Book Review: Wayward Son by Rainbow Rowell

Summary:

ws-cover

The story is supposed to be over.

Simon Snow did everything he was supposed to do. He beat the villain. He won the war. He even fell in love. Now comes the good part, right? Now comes the happily ever after…

So why can’t Simon Snow get off the couch?

What he needs, according to his best friend, is a change of scenery. He just needs to see himself in a new light…

That’s how Simon and Penny and Baz end up in a vintage convertible, tearing across the American West.

They find trouble, of course. (Dragons, vampires, skunk-headed things with shotguns.) And they get lost. They get so lost, they start to wonder whether they ever knew where they were headed in the first place…

With Wayward Son, Rainbow Rowell has written a book for everyone who ever wondered what happened to the Chosen One after he saved the day. And a book for everyone who was ever more curious about the second kiss than the first. It’s another helping of sour cherry scones with an absolutely decadent amount of butter.

Come on, Simon Snow. Your hero’s journey might be over – but your life has just begun.

Goodreads

Thoughts:

This is one of the books I was anticipating most this year, in a year full of anticipated releases. Carry On was such a crazy fun ride full of irreverent humor and genuine emotions. Did this sequel live up to my expectations? Yeah, for the most part.

One thing I really do love about this book is it’s premise–what happens to the ‘Chosen One’ after they’ve done their job saving the world? Well, turns out they spend a lot of time drifting around feeling like they no longer have a purpose. Even though Simon has seemingly achieved everything he could have wanted (saved the world, defeated the baddie, got a hot boyfriend) he’s restless and unsettled. He’s moody. His mood is starting to grate on his friends and his boyfriend after a while. Meanwhile Baz seems to be doing great. Some of his other friends have also started to move on to other stages in their lives. But Simon spends a lot of time feeling stuck, especially since he gave up such an integral part of himself in the whole saving the world thing. I love that this book explores this in what feels like a realistic way. I’d probably feel angry and irritated and kind of depressed too! I mean, here you go saving the world and everyone’s must moving on with their lives like it’s no big thing.

The other thing I loved about this book is that it’s a road trip. Road trip! In the US too, which is pretty fun. I had lots of laughs at the gang’s descriptions and observations on America. Also how they didn’t quite realize how big it is and how long it would take to drive across it. PFFT. There was lots of fun shenangans, which the set up helps facilitate. Of course, this set up also makes the other things going on in the story more interesting. After all, when you’re stuck in a car with someone for hours with not much to do except talk or ignore each other when one person is in an especially bad mood, well, tensions will happen and eventually boil over to a head. It’s hard to ignore problems when you can’t get a break from them. And honestly, Simon has a lot of problems and those problems spill into his relationships with Penny and Baz.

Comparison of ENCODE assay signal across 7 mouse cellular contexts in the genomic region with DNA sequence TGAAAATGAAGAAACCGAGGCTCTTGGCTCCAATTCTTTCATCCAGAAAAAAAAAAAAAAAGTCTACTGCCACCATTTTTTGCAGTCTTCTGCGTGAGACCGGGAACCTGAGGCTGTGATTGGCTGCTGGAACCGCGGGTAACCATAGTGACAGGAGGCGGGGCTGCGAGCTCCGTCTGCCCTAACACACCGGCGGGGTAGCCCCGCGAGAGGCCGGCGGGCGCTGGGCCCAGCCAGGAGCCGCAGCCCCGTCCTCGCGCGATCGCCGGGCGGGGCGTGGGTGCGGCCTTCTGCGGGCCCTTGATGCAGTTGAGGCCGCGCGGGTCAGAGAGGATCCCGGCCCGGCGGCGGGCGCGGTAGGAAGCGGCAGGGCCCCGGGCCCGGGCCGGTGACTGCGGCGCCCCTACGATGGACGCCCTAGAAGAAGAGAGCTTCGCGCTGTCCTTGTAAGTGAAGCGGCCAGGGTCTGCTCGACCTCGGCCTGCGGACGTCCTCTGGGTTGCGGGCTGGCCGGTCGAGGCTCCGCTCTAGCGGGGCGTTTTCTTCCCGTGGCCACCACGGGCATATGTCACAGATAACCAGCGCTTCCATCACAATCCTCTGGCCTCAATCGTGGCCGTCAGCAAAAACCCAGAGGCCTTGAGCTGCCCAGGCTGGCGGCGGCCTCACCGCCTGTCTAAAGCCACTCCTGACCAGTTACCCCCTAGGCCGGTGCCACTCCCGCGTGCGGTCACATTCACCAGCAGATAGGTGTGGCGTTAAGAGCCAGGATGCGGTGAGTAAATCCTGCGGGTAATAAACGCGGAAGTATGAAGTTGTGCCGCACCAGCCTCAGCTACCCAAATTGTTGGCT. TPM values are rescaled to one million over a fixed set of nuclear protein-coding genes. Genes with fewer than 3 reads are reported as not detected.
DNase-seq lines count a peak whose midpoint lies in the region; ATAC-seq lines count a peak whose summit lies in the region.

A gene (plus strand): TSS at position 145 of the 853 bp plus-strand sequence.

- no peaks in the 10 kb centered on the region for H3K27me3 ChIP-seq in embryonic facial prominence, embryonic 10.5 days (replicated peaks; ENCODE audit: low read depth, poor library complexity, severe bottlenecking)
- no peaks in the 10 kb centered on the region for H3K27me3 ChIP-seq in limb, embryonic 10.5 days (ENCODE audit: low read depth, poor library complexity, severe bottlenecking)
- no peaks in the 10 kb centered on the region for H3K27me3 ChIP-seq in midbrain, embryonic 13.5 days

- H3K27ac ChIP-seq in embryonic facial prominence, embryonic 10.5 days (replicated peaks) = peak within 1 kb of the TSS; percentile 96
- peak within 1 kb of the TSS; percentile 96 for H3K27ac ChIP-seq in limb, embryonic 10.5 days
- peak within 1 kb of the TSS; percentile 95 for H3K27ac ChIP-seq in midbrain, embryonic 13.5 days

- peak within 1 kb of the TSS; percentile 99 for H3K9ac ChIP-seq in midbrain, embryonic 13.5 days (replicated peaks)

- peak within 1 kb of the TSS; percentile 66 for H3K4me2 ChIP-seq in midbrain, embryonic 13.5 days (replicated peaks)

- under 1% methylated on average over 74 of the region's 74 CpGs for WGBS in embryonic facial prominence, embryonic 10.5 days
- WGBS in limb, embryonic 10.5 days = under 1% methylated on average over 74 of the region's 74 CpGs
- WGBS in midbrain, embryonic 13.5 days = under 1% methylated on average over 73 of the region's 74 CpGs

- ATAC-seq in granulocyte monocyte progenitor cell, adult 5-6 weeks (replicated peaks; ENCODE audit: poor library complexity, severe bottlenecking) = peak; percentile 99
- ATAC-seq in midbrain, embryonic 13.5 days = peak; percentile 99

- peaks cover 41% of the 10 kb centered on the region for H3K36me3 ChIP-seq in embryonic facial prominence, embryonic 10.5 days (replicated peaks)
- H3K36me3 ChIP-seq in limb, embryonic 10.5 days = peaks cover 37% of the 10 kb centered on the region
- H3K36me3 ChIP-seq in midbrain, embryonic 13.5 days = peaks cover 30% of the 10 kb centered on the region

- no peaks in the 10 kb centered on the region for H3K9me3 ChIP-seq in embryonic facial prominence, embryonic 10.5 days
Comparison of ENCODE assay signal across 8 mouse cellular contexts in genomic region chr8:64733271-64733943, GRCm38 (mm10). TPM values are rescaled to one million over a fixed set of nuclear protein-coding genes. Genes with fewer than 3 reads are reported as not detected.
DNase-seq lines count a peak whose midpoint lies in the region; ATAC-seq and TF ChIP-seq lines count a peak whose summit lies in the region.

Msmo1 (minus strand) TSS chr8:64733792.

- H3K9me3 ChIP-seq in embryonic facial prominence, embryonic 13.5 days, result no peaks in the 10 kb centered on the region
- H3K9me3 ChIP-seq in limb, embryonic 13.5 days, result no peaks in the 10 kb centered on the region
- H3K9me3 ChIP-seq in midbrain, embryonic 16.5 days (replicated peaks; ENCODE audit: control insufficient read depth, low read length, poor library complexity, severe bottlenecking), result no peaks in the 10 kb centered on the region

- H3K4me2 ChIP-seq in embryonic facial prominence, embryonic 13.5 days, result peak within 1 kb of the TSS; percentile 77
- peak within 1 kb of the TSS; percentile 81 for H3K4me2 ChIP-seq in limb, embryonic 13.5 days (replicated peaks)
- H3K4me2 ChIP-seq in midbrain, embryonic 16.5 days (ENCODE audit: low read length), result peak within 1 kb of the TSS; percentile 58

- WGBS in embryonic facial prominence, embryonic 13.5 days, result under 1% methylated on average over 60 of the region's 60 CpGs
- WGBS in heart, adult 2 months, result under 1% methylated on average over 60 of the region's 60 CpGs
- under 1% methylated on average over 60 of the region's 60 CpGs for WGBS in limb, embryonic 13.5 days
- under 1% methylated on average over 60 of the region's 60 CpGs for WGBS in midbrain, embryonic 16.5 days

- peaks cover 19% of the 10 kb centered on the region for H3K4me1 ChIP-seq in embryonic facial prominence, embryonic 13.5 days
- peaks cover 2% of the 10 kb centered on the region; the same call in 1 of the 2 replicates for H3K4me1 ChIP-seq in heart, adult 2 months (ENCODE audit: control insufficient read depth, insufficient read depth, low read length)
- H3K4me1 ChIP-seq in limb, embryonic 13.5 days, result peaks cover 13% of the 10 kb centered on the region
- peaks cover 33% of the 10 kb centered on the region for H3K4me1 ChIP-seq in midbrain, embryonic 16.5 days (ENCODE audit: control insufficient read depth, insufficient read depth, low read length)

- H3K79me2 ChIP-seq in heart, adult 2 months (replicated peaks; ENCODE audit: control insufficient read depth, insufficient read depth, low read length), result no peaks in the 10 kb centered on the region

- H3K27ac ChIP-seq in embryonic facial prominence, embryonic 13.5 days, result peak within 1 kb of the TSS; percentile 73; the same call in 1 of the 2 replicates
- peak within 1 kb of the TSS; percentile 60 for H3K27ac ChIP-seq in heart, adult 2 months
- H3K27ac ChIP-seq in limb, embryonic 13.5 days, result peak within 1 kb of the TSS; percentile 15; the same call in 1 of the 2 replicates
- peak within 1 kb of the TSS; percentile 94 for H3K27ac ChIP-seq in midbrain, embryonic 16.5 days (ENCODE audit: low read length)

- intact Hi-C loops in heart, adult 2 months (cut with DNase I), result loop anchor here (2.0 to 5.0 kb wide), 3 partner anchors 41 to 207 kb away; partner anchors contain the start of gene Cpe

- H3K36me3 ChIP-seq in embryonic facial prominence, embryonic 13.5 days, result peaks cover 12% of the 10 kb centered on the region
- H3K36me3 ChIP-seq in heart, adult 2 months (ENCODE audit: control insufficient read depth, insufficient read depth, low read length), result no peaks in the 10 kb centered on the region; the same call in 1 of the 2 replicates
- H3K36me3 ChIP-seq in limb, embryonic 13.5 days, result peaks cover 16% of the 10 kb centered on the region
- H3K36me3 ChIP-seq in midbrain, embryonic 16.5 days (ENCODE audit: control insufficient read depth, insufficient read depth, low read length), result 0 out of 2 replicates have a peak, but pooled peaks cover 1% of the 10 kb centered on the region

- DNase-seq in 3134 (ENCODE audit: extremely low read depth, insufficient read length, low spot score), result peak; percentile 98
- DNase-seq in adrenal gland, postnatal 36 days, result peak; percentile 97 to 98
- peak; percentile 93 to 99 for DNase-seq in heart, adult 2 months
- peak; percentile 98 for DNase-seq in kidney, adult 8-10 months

One of the few issues I have with the book is that, well, for much of the story it doesn’t feel like there’s any sort of organized plot other than ‘hey, let’s go on a road trip to cheer up Simon and make Agatha come to her senses’. So for a really long time I wondered where the story was actually going. That was a little frustrating. However, eventually things did come to light and looking back on it the groundwork was laid fairly early on in the story but it was so far in the background that you don’t realize it’s significant until way later. I appreciate this, but it also left me feeling like Simon…a little lost. Maybe that’s intentional, and if so then kudos! But it wasn’t enjoyable for me as a reader. The other thing that didn’t work for me is, well, the end. Those of you who have read it will know what I’m talking about. I won’t go into it because of spoilers. But I do feel like this was maybe supposed to be a larger book and it got split into two parts? It doesn’t work well on its own the way Carry On does.

Still, once the acttion picks up near the end, things really get going in a spectacular way. Overall this was a fun read and a good follow up with some interesting explorations of what happens ‘after’. Looking forward to the next one (hopefully soon-ish!). 4/5 stars.

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